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## 'An Unusual Shape' printed from http://nrich.maths.org/

### Why do this problem?

This problem offers the opportunity to practise calculating areas
of circles and fractions of a circle in the context of an
optimisation task.

### Possible approach

Start by showing the
diagram from the problem, and ask learners to think on their own
for a few moments about where the goat might have been tethered to
yield the area shown.

Next, allow them to
discuss their ideas with their partner, and finally share
convincing arguments with the whole class.

Having determined where
the hook is, the challenge is to work out the area available to the
goat and then to consider different positions of the hook in order
to find the maximum possible area.

This is a fantastic
opportunity to talk about the benefits of factorising, working in
terms of $\pi$, and only using the calculator at the very end of
the computation.

Once learners have established where to fix the hook for maximum
goat nutrition (!), move on to other lengths of rope. Suggest that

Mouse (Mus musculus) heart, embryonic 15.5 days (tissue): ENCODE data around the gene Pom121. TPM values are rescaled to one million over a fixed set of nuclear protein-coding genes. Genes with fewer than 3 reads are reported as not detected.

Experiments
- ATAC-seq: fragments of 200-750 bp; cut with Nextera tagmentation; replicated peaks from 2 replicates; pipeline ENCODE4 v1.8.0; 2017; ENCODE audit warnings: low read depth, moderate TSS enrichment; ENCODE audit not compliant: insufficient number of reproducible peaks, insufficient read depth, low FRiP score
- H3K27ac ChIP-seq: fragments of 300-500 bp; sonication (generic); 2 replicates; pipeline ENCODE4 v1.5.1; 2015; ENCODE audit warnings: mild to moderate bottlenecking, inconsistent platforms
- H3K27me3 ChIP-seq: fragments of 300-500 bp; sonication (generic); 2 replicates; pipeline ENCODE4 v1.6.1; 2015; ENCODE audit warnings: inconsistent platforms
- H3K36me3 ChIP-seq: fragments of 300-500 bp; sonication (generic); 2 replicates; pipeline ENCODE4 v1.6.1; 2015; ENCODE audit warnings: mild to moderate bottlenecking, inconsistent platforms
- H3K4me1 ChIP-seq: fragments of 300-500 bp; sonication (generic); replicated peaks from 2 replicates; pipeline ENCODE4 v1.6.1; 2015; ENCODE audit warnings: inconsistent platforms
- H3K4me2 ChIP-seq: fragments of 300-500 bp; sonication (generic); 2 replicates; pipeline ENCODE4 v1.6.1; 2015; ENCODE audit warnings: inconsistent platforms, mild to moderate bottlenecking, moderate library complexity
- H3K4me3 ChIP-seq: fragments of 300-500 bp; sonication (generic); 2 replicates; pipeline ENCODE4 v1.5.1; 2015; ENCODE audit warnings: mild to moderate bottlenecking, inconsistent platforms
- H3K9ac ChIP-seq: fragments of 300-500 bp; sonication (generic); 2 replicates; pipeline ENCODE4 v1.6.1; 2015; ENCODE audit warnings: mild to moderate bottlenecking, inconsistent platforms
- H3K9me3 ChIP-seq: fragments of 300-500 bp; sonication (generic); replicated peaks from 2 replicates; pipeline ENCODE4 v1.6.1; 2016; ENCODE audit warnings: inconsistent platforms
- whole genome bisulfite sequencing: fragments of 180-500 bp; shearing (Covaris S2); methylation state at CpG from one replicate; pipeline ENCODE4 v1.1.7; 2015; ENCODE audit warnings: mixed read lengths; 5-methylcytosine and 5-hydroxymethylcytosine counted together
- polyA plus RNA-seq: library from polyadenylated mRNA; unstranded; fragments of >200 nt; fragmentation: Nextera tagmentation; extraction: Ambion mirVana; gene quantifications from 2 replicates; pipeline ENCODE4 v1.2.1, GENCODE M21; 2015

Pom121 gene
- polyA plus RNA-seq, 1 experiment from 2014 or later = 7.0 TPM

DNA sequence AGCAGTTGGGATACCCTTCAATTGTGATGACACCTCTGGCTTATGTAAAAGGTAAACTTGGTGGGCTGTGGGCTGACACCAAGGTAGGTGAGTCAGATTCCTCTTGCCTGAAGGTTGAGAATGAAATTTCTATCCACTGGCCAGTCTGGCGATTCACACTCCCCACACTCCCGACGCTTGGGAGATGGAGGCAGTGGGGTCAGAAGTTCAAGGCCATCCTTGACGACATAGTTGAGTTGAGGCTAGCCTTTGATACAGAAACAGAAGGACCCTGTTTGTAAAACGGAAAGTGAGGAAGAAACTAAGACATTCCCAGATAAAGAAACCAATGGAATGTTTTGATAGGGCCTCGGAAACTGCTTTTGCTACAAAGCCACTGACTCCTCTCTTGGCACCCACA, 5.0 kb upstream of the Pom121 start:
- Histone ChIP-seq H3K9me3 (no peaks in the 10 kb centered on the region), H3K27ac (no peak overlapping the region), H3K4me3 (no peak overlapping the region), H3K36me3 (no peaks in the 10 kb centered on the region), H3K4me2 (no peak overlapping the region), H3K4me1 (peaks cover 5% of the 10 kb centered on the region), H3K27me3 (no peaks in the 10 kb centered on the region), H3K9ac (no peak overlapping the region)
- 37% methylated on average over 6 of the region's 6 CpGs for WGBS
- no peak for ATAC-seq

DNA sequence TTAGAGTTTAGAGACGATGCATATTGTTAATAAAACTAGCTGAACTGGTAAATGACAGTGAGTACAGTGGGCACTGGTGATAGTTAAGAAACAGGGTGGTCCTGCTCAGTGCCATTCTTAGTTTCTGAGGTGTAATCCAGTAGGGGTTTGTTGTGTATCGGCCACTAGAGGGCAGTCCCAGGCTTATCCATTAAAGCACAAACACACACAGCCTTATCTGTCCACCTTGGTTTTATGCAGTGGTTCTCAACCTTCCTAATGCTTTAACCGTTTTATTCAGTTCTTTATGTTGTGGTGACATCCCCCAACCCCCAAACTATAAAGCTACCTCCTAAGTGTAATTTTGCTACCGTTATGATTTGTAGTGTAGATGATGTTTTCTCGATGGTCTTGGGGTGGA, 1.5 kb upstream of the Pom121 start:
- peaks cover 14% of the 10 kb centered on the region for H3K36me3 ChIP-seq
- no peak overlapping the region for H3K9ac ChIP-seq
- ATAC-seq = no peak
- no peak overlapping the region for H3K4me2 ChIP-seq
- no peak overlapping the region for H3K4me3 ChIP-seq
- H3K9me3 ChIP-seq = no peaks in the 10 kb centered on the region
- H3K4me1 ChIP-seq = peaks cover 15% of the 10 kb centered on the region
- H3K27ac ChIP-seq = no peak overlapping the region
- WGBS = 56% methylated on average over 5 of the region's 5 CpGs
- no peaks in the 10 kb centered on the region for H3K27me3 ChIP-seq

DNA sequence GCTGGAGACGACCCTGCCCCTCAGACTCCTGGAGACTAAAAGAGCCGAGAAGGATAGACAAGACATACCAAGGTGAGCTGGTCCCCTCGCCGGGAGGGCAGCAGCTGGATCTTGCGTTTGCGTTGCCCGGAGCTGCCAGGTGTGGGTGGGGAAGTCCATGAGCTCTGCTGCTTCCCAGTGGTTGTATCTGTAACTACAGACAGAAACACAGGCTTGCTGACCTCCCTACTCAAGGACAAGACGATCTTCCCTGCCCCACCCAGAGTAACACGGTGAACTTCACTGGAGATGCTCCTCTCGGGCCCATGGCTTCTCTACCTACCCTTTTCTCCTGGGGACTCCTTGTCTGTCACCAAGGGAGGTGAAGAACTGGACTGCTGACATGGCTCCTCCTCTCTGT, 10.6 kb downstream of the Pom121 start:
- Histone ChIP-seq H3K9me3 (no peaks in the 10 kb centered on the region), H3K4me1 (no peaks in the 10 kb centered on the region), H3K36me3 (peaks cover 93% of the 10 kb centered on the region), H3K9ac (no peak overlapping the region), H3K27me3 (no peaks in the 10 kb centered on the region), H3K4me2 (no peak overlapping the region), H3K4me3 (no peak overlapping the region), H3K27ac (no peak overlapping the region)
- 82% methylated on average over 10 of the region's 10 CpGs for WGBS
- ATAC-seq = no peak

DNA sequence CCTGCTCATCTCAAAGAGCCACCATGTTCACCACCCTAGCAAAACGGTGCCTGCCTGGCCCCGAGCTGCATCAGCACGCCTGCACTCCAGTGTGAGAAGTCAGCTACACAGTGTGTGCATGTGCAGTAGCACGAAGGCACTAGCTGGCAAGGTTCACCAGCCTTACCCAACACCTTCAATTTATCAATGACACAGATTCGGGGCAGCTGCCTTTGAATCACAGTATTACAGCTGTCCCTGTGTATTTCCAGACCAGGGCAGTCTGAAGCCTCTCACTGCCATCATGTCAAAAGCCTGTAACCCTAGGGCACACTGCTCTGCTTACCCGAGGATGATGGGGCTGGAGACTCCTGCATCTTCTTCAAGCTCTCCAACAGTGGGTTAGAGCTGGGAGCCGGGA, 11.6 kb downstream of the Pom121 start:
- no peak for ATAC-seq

pairs of learners work with different lengths of rope, and finish
by sharing their findings with the rest of the class.

### Key questions

What can you say about
the radius of each part of a circle?

How does this help you to
pinpoint where the hook must be?

How does the space
available to the goat change if the hook is moved?

### Possible extension

What happens if the rope
is longer than the sum of the sides of the shed?

Investigate what happens
to the area available for sheds of different dimensions, or sheds
which are not rectangular.

### Possible support

The activity can be modelled by building the frame of the shed from
multilink cubes, and learners could use string to work out the
shapes of the regions that could be made available to the goat,
when fixing the hook at different points.